In addition to the Sky Entertainment system, there was also an onboard WiFi service, which was advertised by the crew. After getting the log-in page to load, I saw that the WiFi service features two price plans – Standard Full Flight and Premium Full Flight. They cost 50 RMB (~ USD7, GBP 5.5) and 88 RMB (~ USD12, GBP10), respectively, which isn’t a bad price. There was also an inflight magazine available in the literature pocket. Titled ‘Connections’ the content of the magazine was nearly completely in Chinese.

Dinner Service

About 30 minutes after takeoff, the crew started the dinner service and went around distributing hot towels. Five minutes later, the crew came back to set up my tray table with the cheap-looking disposable tissue-like tablecloths. I was also presented with my choice of beverage and a package of nuts and dried fruits.

Post-departure hot towels

Funnily enough, China Eastern does seem to have a logistical issue with its drinks offering. When drink orders were taken, I tried to order the MU Original Drinks, both of which were not available. I then tried the Soy Milk Drink (since it was October), which was also not available. And the Plum Drink? Not available. I was close to giving up until I was told that the ‘MU Freeze – Dried Fruit Tea’ was available. So I got that. For reference the following is the beverage list.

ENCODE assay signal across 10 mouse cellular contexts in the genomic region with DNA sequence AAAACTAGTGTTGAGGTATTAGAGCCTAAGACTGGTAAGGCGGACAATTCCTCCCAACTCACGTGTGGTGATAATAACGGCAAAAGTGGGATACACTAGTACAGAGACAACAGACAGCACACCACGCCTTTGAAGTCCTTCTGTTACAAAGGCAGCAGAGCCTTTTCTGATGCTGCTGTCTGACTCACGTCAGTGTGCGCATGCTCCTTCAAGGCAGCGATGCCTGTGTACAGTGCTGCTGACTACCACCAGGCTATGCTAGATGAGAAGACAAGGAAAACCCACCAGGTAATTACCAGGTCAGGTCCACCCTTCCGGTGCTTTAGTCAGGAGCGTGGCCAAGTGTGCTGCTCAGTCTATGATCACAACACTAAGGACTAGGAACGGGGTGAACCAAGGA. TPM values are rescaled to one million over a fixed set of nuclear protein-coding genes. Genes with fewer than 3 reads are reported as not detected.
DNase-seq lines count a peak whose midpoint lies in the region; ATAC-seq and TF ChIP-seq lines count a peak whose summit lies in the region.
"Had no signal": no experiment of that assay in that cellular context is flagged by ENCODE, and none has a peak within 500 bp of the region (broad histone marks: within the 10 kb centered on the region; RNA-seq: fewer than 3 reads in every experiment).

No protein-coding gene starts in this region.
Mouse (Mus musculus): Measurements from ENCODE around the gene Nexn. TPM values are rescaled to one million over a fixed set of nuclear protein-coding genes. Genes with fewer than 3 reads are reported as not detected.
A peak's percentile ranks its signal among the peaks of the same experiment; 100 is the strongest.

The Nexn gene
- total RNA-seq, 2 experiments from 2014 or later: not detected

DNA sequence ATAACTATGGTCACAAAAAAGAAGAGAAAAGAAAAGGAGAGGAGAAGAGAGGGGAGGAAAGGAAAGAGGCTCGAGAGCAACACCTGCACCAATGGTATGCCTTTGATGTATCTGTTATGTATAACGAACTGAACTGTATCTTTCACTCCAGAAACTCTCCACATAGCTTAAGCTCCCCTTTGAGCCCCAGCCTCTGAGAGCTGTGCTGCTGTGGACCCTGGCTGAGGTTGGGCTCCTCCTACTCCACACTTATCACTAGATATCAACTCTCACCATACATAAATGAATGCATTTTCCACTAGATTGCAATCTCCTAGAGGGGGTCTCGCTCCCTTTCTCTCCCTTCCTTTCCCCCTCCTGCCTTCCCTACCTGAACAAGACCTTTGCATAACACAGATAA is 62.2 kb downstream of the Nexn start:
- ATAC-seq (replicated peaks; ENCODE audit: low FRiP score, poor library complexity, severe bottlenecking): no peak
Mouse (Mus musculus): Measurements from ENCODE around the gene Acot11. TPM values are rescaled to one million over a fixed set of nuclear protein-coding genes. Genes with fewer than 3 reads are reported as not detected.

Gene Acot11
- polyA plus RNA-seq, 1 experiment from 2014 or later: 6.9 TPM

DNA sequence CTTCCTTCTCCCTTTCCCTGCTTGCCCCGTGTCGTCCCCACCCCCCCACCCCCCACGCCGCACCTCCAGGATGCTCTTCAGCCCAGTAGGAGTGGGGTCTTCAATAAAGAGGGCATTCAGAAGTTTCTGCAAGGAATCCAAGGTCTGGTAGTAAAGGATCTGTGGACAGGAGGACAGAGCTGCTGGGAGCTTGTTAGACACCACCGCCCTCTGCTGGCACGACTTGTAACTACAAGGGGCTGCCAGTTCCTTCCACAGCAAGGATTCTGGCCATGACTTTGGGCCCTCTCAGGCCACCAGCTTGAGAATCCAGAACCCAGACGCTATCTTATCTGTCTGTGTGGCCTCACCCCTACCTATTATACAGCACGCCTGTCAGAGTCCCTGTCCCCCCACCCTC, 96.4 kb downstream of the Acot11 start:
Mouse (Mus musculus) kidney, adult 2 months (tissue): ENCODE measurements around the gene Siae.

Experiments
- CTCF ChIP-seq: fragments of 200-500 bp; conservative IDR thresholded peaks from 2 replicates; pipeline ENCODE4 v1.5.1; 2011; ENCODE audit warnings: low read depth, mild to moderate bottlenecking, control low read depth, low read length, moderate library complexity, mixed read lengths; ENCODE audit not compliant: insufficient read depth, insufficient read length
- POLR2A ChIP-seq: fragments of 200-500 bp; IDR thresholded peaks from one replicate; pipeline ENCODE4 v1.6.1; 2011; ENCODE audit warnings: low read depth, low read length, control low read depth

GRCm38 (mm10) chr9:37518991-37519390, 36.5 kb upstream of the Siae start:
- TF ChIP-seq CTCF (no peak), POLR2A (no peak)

Beverage list

The ‘MU Freeze – Dried Fruit Tea’ seemed like a combination of passionfruit, plum, and lemon, which was quite refreshing. It was a bit too sweet for my liking, however. Additionally, the package of mixed nuts and fruits was curiously divided into two parts – one each for the nuts and dried fruits, respectively. It consisted of cashews, peas, and raisins, which I quite liked.